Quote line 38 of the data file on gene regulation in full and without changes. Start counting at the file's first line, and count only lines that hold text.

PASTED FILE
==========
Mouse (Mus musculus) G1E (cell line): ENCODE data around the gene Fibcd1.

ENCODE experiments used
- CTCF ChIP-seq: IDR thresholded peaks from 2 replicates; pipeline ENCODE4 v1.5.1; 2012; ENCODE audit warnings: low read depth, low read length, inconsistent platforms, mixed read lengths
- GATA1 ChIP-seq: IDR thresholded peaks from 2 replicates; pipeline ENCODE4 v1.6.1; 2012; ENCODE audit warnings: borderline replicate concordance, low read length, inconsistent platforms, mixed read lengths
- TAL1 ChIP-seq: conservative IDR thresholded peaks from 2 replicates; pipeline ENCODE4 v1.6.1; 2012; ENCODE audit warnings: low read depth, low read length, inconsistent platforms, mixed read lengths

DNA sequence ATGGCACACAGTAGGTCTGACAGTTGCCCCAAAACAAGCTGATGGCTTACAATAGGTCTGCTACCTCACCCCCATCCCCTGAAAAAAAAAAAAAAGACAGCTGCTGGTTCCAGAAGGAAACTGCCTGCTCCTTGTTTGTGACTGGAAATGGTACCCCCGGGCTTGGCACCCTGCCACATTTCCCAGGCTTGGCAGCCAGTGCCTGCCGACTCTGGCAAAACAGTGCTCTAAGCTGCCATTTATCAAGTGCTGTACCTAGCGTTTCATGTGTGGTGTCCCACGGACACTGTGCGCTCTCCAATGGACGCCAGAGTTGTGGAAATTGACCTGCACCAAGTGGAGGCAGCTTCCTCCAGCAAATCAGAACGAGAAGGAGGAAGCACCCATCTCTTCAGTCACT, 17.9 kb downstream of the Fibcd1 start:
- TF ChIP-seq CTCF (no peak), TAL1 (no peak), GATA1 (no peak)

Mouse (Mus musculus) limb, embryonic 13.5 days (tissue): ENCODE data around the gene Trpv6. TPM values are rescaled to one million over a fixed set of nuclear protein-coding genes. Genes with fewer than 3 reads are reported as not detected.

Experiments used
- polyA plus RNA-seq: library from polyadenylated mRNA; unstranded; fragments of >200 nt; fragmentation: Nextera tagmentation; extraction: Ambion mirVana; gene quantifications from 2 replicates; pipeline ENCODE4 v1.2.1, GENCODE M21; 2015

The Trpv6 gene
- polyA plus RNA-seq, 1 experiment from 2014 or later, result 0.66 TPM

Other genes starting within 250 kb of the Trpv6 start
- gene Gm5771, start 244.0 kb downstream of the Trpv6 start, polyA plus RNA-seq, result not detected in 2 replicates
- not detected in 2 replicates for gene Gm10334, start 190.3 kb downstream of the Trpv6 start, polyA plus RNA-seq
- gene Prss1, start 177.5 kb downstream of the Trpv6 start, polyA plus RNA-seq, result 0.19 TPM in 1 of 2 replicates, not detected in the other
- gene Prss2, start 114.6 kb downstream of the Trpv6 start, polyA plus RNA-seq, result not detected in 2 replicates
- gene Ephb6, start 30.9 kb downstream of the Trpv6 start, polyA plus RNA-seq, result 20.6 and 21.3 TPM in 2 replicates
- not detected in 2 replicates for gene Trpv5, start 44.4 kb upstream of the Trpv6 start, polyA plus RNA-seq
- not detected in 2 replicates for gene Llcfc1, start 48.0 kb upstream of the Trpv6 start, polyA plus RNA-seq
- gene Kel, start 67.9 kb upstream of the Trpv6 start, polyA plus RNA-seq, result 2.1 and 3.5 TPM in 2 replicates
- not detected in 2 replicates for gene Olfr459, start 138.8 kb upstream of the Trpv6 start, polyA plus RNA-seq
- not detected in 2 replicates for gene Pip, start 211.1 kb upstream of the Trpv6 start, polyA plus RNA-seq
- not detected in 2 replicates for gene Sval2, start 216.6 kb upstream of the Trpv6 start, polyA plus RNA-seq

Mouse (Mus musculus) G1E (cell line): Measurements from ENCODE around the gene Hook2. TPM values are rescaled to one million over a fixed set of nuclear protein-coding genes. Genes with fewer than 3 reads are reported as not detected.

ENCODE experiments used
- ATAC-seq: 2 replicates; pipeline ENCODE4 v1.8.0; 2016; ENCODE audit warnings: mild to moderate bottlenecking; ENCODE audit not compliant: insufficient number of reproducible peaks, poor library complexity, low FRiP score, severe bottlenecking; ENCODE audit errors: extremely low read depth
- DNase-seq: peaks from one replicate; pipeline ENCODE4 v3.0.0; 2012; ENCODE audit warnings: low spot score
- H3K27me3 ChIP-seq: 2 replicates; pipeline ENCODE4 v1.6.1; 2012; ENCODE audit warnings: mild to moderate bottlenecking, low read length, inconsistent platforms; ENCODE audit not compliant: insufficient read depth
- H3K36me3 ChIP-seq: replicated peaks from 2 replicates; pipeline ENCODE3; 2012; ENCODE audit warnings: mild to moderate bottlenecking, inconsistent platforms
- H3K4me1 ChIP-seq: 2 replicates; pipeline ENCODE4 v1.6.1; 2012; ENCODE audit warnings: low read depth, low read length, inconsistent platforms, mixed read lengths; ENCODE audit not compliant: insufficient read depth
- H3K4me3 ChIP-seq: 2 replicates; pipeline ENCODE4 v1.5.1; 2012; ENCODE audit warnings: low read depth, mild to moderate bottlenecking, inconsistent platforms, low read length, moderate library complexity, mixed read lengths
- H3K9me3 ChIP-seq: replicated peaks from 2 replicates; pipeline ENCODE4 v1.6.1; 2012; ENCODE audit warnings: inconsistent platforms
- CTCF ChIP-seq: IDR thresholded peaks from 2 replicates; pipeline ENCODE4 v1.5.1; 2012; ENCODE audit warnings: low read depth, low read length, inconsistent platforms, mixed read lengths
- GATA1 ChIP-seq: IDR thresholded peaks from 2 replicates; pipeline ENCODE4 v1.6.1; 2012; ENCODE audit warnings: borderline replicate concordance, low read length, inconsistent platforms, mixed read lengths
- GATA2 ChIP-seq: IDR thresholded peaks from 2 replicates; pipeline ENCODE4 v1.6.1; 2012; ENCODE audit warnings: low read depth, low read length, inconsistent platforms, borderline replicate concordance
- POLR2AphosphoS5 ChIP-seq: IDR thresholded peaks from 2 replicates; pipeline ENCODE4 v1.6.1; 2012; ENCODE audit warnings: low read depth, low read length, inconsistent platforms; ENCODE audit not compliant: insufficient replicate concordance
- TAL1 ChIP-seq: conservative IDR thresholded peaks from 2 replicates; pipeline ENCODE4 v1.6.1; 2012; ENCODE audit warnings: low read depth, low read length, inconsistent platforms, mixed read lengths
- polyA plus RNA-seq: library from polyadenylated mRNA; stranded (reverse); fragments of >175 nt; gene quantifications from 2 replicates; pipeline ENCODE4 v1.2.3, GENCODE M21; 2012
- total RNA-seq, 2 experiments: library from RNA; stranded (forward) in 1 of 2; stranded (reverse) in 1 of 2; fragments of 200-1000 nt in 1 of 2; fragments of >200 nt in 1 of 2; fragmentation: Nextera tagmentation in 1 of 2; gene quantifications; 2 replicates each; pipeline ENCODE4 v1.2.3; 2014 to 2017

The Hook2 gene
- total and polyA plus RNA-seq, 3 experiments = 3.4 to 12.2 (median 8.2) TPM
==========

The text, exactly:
- TAL1 ChIP-seq: conservative IDR thresholded peaks from 2 replicates; pipeline ENCODE4 v1.6.1; 2012; ENCODE audit warnings: low read depth, low read length, inconsistent platforms, mixed read lengths